Tuesday 22 December 2020

Eruption on Mount Kilauea, Hawai'i.

The Hawai'ian Volcano Observatory recorded a sharp rise in seismic activity beneath Mount Kilauea, on Big Island, at about 8.30 pm local time on Sunday 20 December 2020 (about 6.30 am on Monday 21 December GMT). This was followed about an hour later by the onset of eruptive activity in the volcano's Halemaʻumaʻu Crater, with incandescence (glowing) seen within the crater, followed by the rapid boiling away of a lake within the crater, producing a column of steam about 9 km high. The seismic activity continued throughout the night, with a Magnitude 4.4 Earthquake recorded below the volcano at about 10.30 pm. Once the water lake in Halemaʻumaʻu Crater had evaporated, lava was seen fountaining to about 25 m and the crater began to fill with a lava lake.

Steam plume over Mount Kilauea, Hawai'i, on 20 December 2020. Hawai'ian Volcano Observatory/USGS.

Investigations the following day (21 December 2020), showed that three new fissure vents had opened on the side of the Halemaʻumaʻu Crater, with lava pouring from these into the lava lake. Several local communities have reported ash falls, and the Hawai'ian Volcano Observatory is warning people close to the volcano to stay indoors due to concerns about toxic gasses being produced by the eruption, despite which the ongoing activity is reported to have attracted considerable crowds of onlookers in several places.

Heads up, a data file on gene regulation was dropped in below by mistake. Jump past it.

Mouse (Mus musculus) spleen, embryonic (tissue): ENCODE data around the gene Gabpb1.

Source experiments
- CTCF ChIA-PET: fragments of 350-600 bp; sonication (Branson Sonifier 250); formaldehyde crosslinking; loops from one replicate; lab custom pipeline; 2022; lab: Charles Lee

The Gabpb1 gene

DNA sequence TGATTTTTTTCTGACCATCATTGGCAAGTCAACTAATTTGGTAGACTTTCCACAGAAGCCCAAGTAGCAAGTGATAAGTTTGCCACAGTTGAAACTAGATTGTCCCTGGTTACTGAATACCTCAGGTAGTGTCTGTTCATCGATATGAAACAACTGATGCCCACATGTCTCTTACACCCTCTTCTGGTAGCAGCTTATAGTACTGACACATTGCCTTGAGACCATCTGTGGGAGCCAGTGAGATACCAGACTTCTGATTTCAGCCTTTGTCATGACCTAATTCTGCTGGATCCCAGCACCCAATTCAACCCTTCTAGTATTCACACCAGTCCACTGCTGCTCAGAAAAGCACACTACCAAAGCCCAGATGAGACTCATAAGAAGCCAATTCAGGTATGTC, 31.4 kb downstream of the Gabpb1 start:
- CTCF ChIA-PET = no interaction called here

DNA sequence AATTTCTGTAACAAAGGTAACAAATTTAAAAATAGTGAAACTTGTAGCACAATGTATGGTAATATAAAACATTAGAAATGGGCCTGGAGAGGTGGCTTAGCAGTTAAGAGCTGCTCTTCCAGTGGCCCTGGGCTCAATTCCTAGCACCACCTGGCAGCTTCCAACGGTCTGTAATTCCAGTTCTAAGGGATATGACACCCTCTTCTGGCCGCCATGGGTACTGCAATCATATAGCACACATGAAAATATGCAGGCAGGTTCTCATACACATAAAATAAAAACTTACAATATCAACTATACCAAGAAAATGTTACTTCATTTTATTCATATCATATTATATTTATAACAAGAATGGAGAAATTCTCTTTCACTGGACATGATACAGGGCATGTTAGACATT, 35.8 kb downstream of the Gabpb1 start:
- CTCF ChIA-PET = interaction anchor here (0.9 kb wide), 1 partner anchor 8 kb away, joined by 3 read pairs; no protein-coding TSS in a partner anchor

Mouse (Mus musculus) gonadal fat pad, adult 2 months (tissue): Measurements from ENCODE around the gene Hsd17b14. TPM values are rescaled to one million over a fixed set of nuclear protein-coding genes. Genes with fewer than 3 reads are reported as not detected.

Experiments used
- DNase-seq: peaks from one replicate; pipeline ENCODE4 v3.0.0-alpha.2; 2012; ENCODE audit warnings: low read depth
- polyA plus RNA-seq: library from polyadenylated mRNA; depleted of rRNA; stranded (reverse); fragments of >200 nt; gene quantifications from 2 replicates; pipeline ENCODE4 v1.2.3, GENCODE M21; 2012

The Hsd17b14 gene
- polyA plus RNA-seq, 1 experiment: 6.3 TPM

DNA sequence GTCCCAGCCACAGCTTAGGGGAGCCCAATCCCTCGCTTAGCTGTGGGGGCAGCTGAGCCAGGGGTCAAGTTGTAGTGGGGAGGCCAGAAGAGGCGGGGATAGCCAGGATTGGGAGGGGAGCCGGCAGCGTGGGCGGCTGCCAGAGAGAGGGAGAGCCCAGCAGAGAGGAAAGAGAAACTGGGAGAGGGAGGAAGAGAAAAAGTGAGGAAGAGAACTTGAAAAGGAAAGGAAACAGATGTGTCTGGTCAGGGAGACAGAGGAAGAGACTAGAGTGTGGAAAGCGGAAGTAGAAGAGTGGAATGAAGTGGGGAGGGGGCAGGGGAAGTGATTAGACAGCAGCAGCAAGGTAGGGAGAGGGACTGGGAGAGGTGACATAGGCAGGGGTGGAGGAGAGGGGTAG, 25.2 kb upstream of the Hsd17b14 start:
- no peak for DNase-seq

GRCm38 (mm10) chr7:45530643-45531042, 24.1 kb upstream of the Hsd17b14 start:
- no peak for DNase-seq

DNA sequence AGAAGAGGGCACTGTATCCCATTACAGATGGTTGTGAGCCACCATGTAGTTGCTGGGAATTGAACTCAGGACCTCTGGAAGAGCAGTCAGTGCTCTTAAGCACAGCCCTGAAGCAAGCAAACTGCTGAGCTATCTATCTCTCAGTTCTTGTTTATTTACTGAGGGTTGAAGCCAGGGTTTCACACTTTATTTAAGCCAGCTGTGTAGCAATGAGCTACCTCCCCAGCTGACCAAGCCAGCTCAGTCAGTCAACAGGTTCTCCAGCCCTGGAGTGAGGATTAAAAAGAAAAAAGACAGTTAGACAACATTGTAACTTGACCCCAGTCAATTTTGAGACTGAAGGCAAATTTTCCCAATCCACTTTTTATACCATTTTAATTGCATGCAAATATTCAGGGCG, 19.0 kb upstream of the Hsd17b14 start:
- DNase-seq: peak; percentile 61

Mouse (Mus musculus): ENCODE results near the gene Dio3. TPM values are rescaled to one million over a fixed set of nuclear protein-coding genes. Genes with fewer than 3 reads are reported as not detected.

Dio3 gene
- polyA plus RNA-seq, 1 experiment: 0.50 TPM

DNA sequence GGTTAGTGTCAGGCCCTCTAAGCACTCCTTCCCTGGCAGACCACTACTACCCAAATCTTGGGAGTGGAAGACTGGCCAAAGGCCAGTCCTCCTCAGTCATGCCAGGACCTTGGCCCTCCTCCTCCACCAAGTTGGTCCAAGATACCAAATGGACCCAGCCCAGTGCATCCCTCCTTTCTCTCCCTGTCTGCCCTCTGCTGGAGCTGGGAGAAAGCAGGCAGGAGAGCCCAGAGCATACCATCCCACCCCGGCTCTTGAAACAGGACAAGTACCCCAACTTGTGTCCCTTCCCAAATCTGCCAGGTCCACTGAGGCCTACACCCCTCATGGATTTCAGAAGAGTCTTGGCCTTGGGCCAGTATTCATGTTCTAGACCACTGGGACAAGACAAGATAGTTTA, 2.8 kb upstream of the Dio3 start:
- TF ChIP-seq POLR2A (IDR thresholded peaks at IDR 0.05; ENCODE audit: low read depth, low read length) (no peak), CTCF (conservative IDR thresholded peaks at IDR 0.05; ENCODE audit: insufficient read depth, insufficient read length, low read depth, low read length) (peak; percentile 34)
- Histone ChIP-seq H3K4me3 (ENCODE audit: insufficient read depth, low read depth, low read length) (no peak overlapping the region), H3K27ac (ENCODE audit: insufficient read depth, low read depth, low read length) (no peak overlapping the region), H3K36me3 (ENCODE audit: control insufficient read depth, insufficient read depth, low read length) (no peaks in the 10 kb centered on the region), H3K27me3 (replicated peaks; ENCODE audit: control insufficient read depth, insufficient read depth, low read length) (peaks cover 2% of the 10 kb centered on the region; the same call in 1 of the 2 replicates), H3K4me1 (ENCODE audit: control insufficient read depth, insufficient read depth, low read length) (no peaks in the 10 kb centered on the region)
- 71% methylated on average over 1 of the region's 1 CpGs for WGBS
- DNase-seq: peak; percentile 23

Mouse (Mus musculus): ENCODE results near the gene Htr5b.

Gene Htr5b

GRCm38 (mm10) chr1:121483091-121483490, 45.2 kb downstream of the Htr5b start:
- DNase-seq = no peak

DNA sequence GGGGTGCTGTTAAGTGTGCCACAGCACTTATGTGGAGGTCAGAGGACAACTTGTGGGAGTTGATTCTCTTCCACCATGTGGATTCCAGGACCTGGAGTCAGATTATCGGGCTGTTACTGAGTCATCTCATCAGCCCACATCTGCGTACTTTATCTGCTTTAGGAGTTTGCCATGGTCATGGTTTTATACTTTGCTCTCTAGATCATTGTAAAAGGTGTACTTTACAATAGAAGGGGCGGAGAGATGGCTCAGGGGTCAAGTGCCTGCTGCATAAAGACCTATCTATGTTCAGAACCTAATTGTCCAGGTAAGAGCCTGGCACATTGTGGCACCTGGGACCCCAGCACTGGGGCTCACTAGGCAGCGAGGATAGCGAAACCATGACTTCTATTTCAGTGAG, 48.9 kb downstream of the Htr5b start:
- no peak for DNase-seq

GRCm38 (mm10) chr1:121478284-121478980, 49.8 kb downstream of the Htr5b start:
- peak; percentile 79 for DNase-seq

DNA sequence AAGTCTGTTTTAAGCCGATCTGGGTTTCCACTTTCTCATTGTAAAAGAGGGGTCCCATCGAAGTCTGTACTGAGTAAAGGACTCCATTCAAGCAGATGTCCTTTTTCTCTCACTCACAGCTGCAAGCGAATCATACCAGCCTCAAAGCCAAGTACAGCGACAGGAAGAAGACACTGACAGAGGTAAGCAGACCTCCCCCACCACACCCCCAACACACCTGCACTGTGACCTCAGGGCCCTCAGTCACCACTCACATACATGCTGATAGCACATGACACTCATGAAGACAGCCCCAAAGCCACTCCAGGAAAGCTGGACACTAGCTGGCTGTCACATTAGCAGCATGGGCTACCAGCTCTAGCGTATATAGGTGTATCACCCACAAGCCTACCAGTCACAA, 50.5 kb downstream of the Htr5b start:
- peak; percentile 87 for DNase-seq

Aerial view of the Kīlauea summit eruption from a Hawaiian Volcano Observatory overflight at approximately 11.20 am, local time. The two active fissure locations continue to feed lava into the growing lava lake in Halema‘uma‘u crater, with the northern fissure (pictured right) remaining dominant. Hawai'ian Volcano Observatory/USGS.

 The islands of Hawai'i have formed as a result of hotspot volcanism, with a mantle plume hotspot currently located under Big Island, Hawai'i, and each of the other islands being the result of previous activity from the same hotspot, with the oldest Islands in the northwest and newest in the southeast. A volcanic hotspot is an area where magma from deep inside the Earth is welling up through the overlying plate (in this case the Pacific) to create volcanism at the surface. Volcanoes move as they erupt, swelling as magma enters their chambers from bellow, then shrinking as that magma is vented as lava.

The position of the Hawai'i Hotspot relative to the islands of Hawai'i. Joel Robinson/USGS/Wikimedia Commons.

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